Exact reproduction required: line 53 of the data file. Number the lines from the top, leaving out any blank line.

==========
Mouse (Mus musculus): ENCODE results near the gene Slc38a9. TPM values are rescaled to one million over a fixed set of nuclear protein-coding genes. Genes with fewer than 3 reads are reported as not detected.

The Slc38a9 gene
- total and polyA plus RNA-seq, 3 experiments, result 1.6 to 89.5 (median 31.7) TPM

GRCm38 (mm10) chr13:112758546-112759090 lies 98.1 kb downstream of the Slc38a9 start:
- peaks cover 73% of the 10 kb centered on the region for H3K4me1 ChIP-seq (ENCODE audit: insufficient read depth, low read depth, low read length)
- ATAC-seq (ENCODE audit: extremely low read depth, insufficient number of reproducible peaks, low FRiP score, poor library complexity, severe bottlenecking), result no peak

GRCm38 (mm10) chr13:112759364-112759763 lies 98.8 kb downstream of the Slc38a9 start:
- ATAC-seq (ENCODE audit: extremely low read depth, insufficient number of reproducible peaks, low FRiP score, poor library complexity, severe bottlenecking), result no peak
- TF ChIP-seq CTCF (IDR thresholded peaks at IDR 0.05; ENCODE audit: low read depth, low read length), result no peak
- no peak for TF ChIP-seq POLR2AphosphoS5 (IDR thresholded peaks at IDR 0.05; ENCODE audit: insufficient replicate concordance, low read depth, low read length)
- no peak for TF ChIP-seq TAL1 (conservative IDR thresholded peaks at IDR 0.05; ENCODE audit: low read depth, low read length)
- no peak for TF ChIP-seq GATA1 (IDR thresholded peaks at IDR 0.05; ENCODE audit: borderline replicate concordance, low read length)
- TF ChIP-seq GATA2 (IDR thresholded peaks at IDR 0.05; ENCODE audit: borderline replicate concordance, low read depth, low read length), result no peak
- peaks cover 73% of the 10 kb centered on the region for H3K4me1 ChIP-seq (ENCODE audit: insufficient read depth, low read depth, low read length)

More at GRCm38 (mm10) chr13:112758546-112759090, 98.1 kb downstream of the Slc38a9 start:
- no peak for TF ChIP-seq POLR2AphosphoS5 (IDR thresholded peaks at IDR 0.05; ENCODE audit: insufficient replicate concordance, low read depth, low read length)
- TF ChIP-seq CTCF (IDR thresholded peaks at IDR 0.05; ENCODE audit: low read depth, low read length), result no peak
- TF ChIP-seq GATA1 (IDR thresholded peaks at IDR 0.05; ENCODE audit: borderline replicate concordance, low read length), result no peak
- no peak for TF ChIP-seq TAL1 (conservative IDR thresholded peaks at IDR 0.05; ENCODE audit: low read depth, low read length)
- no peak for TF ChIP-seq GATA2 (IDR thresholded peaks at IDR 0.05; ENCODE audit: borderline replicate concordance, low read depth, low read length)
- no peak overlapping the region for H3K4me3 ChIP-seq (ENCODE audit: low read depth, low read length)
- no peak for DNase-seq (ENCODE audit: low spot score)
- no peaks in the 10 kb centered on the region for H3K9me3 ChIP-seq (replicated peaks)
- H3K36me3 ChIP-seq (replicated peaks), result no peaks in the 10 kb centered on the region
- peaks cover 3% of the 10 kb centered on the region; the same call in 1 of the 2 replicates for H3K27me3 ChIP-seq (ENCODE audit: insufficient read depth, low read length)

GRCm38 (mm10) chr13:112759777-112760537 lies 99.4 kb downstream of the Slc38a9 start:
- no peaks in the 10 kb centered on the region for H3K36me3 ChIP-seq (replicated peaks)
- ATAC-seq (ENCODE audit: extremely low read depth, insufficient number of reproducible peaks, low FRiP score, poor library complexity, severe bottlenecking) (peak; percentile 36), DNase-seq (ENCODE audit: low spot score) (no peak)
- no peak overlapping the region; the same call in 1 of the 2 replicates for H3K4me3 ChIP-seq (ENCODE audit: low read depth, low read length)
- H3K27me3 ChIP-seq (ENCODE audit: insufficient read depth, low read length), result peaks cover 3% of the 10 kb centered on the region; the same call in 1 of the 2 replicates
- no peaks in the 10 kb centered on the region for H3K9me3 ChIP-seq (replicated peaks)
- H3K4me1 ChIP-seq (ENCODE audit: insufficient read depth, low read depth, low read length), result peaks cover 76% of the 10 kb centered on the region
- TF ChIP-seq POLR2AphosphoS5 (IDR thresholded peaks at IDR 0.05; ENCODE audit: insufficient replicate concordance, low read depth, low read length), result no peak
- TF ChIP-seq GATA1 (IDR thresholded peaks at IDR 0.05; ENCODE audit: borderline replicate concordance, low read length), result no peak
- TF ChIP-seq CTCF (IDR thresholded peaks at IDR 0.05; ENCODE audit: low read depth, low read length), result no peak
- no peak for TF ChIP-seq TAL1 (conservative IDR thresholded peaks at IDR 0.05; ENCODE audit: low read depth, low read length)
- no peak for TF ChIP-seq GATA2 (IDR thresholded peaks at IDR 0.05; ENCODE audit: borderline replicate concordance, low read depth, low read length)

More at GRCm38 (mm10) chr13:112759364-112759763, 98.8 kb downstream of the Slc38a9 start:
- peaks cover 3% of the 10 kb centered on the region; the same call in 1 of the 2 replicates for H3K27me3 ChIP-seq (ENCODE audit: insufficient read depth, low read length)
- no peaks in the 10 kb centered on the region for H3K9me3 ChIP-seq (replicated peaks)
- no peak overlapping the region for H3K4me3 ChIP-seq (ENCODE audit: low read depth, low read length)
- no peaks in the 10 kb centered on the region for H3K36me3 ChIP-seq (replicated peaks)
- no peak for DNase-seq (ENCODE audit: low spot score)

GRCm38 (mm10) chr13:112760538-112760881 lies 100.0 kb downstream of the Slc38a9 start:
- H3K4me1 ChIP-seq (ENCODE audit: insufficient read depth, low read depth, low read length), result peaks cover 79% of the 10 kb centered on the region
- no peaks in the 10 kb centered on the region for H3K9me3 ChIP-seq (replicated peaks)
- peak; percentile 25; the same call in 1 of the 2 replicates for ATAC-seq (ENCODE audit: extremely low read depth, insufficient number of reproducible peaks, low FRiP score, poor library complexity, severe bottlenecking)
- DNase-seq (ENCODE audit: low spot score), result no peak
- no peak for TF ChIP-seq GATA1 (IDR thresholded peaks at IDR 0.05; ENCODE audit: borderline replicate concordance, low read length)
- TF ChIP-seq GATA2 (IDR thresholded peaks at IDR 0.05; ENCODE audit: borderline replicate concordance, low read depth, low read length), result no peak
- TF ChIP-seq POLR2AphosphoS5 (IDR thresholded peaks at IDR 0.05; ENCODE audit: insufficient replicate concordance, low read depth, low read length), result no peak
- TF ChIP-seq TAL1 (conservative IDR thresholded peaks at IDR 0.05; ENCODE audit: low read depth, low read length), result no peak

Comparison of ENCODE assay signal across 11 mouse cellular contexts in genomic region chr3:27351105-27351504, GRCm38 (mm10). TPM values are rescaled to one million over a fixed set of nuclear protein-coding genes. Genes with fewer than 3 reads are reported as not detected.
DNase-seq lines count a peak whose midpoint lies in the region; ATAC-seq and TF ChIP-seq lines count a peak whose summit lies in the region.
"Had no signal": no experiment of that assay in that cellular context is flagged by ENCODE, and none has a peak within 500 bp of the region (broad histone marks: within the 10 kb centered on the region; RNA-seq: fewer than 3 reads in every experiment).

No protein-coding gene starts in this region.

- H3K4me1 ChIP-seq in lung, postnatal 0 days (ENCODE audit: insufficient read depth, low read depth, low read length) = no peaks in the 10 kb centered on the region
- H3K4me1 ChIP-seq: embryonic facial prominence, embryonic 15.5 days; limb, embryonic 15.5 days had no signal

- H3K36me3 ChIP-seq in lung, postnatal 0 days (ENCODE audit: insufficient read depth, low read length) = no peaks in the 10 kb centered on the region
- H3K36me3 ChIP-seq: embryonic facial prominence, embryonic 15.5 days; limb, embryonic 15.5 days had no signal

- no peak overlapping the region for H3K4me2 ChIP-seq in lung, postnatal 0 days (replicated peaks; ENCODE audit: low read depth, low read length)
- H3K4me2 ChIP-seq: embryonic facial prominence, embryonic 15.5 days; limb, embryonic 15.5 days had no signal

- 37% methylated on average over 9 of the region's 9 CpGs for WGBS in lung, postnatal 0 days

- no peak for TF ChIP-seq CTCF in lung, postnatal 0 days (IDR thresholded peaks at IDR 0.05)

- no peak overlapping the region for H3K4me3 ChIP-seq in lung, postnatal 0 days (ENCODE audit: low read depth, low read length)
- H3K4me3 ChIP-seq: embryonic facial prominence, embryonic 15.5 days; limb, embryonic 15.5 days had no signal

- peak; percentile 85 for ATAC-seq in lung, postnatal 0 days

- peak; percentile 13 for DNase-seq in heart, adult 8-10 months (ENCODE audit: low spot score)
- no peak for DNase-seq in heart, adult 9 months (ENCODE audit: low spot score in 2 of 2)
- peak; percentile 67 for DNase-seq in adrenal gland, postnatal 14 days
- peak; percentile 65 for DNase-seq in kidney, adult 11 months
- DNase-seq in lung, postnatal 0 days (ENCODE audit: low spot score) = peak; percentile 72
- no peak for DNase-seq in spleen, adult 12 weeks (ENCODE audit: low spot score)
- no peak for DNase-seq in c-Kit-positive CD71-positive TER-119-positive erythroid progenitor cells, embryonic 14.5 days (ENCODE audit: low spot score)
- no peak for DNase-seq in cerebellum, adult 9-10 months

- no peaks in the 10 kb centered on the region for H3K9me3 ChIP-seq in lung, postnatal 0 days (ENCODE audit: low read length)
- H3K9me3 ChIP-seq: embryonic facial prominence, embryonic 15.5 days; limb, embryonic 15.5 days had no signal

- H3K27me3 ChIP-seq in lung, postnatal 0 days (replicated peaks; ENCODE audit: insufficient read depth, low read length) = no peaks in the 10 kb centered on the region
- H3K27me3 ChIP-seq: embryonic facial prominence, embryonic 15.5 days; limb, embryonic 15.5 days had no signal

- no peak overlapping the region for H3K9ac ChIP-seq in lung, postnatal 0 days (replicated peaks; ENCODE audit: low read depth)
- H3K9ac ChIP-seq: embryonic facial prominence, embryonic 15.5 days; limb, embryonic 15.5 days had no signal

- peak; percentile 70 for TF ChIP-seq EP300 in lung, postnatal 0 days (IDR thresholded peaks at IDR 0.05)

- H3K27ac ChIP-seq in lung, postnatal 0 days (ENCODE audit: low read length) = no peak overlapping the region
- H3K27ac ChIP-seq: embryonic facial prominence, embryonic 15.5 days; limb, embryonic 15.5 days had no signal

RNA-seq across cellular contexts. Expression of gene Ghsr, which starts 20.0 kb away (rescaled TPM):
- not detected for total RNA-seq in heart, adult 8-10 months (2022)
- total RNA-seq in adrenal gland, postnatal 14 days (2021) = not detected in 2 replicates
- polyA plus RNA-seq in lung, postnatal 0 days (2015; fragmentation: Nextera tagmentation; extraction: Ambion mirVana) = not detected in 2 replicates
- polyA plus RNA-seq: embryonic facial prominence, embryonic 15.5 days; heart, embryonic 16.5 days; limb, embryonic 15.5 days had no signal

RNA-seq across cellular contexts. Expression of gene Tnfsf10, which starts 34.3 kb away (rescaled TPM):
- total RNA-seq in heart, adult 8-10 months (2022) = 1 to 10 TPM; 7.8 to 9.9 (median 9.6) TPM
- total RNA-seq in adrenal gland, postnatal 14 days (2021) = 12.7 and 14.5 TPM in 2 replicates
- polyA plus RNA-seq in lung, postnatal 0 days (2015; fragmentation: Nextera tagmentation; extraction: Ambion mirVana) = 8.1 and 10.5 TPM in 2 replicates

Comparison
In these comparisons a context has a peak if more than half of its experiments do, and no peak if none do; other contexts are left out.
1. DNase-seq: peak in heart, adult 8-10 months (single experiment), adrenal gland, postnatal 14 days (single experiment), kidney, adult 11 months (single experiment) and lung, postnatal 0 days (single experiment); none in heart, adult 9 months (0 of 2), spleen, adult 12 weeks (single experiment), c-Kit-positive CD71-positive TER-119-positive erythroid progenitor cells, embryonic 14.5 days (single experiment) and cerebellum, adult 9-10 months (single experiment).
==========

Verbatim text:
Comparison of ENCODE assay signal across 11 mouse cellular contexts in genomic region chr3:27351105-27351504, GRCm38 (mm10). TPM values are rescaled to one million over a fixed set of nuclear protein-coding genes. Genes with fewer than 3 reads are reported as not detected.